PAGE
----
Making mindless eating work for you

I mentioned an article by Brian Wansink in a previous post, and after reading his article, I checked out his book, Slim by Design. The book is a great resource—he has useful suggestions for diverting the train wreck of bad choices that can sneak up on us when we’re not paying attention. I’ve been able to strategize my way through some of my own problems in this area—like moving the peanuts to a different shelf, out of my sight—but it hadn’t occurred to me that could use similar strategies to steer my family’s choices towards healthier options.

Following his advice in Slim by Design, I moved the least desirable snack things—cookies, crackers, bread—out of sight. (I had to leave the toaster where it is, because space constraints wouldn’t allow me to hide it.) I moved the fruit bowl into the main flight path through the kitchen, and made sure it was stocked with apples, oranges, and pears. (This was new since I usually prefer to keep them in the frig to maintain freshness.) I put yogurt—the lowest-sugar, lowest-fat yogurt I could find—on eye-level in the fridge, along with some good quality cheese sticks. I was already a believer in having celery, carrots, radishes, and red peppers washed, cut up, and available for snacking, but I added baby carrots because they are guaranteed to appeal to some other members of the household.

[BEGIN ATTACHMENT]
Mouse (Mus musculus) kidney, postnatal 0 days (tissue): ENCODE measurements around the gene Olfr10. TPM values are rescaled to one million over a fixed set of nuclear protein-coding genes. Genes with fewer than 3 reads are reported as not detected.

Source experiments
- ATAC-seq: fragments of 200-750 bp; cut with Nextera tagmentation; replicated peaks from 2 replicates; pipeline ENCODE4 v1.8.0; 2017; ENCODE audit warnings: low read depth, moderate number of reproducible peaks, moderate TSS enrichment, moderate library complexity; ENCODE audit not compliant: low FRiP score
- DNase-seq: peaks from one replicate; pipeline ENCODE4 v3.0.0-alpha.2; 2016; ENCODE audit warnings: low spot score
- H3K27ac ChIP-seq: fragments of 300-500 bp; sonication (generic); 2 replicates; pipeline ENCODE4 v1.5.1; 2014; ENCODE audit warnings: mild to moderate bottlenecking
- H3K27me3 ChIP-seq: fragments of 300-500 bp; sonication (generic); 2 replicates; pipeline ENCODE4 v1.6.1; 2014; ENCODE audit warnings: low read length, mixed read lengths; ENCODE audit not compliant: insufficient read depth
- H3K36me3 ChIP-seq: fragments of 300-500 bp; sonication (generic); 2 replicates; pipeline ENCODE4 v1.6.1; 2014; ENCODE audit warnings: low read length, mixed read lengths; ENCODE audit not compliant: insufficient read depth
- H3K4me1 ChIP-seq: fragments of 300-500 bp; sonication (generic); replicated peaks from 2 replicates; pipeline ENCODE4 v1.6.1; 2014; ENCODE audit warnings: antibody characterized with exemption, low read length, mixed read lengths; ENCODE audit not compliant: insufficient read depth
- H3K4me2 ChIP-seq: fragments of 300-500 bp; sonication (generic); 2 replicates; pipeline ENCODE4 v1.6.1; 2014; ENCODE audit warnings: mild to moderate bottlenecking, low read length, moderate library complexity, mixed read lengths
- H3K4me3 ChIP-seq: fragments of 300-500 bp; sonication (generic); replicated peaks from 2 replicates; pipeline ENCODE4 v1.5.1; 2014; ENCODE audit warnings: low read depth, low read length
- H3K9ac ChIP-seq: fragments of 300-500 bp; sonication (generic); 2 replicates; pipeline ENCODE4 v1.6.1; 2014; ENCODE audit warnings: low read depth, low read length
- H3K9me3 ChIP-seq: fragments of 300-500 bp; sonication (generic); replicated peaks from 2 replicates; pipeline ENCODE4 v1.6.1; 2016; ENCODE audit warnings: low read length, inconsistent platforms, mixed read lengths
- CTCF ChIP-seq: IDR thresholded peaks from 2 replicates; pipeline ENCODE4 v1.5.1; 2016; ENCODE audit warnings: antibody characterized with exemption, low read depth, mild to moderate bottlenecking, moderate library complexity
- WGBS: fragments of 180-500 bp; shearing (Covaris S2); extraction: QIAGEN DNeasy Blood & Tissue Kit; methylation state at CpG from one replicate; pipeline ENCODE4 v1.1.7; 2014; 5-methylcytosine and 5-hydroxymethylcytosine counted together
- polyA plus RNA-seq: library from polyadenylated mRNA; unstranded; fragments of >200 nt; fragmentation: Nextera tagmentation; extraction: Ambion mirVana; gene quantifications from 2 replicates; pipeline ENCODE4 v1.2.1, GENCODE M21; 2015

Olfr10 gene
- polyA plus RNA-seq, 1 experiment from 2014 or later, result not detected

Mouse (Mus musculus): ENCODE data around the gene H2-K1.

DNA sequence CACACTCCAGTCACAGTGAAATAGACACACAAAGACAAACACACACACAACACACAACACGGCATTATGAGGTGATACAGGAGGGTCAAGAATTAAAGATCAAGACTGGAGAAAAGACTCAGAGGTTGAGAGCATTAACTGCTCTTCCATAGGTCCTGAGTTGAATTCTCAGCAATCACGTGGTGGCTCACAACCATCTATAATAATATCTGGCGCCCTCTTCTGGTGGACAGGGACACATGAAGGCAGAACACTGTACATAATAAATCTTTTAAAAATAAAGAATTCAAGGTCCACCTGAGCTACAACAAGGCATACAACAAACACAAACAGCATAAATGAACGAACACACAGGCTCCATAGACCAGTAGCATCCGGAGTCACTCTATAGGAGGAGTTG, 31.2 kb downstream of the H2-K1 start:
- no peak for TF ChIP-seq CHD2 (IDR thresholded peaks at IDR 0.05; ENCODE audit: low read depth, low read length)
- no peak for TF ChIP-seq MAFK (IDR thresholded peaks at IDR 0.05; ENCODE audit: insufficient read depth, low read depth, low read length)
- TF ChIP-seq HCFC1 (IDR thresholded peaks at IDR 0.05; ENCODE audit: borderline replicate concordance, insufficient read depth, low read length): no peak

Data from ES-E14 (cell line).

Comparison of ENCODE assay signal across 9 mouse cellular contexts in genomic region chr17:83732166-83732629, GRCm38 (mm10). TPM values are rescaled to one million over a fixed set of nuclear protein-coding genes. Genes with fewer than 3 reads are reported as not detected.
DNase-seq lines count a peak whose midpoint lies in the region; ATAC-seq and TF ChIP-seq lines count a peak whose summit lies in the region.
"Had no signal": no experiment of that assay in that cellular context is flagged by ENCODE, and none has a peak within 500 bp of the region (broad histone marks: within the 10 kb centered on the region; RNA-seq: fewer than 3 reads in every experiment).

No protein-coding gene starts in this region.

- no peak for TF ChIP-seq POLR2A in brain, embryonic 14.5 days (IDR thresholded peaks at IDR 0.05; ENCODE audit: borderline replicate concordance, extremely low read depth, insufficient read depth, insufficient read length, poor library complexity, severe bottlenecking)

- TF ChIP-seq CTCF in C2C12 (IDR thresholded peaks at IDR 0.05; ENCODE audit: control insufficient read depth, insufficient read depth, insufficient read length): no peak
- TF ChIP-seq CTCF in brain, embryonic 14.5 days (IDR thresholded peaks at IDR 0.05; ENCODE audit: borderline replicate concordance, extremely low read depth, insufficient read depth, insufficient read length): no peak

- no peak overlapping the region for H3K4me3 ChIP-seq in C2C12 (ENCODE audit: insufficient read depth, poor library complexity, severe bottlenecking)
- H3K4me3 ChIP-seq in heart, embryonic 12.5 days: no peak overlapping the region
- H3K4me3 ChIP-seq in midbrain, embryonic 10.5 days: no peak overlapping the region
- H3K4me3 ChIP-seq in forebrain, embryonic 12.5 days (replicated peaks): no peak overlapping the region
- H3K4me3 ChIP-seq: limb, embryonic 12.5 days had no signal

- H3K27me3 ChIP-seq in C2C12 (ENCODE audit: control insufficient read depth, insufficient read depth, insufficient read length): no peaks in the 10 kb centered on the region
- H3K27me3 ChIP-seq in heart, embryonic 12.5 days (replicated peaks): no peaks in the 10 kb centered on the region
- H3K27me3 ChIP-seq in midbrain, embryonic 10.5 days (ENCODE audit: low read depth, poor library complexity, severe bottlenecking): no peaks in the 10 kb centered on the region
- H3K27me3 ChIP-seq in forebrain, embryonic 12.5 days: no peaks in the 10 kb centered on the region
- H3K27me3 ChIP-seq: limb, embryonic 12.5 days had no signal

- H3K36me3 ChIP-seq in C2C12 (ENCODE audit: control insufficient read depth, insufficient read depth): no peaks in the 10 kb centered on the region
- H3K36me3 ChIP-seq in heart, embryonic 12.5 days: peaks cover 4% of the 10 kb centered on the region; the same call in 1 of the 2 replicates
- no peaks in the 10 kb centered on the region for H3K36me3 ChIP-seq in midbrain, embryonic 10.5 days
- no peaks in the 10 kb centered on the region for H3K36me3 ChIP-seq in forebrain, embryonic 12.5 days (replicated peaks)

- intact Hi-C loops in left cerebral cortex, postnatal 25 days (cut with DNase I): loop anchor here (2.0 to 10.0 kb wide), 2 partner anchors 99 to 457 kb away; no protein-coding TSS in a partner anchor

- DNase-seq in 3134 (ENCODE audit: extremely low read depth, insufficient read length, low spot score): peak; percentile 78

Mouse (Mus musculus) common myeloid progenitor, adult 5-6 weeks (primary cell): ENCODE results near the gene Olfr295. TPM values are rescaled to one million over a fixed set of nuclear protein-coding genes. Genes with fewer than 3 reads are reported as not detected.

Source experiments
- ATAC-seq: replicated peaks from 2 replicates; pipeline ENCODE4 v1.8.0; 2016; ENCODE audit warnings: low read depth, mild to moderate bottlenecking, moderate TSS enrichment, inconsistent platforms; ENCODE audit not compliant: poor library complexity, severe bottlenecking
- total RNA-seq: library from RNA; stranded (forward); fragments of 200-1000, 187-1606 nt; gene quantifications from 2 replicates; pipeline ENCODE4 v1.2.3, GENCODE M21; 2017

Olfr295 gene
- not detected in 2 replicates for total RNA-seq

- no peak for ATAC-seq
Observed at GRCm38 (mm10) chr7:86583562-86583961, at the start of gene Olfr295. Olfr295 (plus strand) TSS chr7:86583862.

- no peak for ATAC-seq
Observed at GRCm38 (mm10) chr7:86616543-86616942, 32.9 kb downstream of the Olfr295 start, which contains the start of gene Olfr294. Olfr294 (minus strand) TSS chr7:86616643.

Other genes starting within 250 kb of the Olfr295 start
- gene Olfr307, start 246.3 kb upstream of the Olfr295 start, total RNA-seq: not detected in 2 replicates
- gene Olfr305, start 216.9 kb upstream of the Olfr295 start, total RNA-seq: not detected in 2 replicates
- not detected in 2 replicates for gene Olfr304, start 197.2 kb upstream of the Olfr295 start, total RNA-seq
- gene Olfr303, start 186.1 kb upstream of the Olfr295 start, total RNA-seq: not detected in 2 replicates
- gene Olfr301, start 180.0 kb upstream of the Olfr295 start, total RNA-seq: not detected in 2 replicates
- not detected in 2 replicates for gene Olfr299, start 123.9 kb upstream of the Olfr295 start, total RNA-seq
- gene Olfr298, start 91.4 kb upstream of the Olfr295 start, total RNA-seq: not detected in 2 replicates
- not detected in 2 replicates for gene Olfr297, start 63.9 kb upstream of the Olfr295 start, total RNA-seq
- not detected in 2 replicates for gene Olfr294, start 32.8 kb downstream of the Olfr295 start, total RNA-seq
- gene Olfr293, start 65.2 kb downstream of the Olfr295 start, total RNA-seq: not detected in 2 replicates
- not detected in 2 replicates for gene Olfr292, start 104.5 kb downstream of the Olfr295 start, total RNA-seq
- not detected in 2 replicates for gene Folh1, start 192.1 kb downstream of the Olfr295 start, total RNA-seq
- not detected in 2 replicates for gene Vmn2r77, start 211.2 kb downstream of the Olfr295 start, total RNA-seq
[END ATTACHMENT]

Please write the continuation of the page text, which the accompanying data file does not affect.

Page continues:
So the kitchen landscape now has some inviting and healthy choices in plain sight. The next bit of advice I followed was to institutionalize his half plate rule, which says you can have anything you want, but half the plate has to hold vegetables and fruits. Okay, you want a grilled cheese sandwich for lunch? Sure, just make sure to fill half the plate with vegetables and fruit. You want breakfast cereal? Okay, but you’re going to eat the same volume of fruit along with it.

There are a number of payoffs in this new approach. As a family, we are definitely more consistently getting good amounts of protein, fruit, and veg. But the unexpected thing I’m finding is that I can let go of the feeling that I need to intervene in others’ food choices—nagging is not what I want to do. No one really needs a load of my disapproval or a guilt-trip over food choices. This way, instead of nagging people to eat the way I want them to, I’m just quietly supplementing the available choices, and that is so much less stressful for the whole family, especially me.

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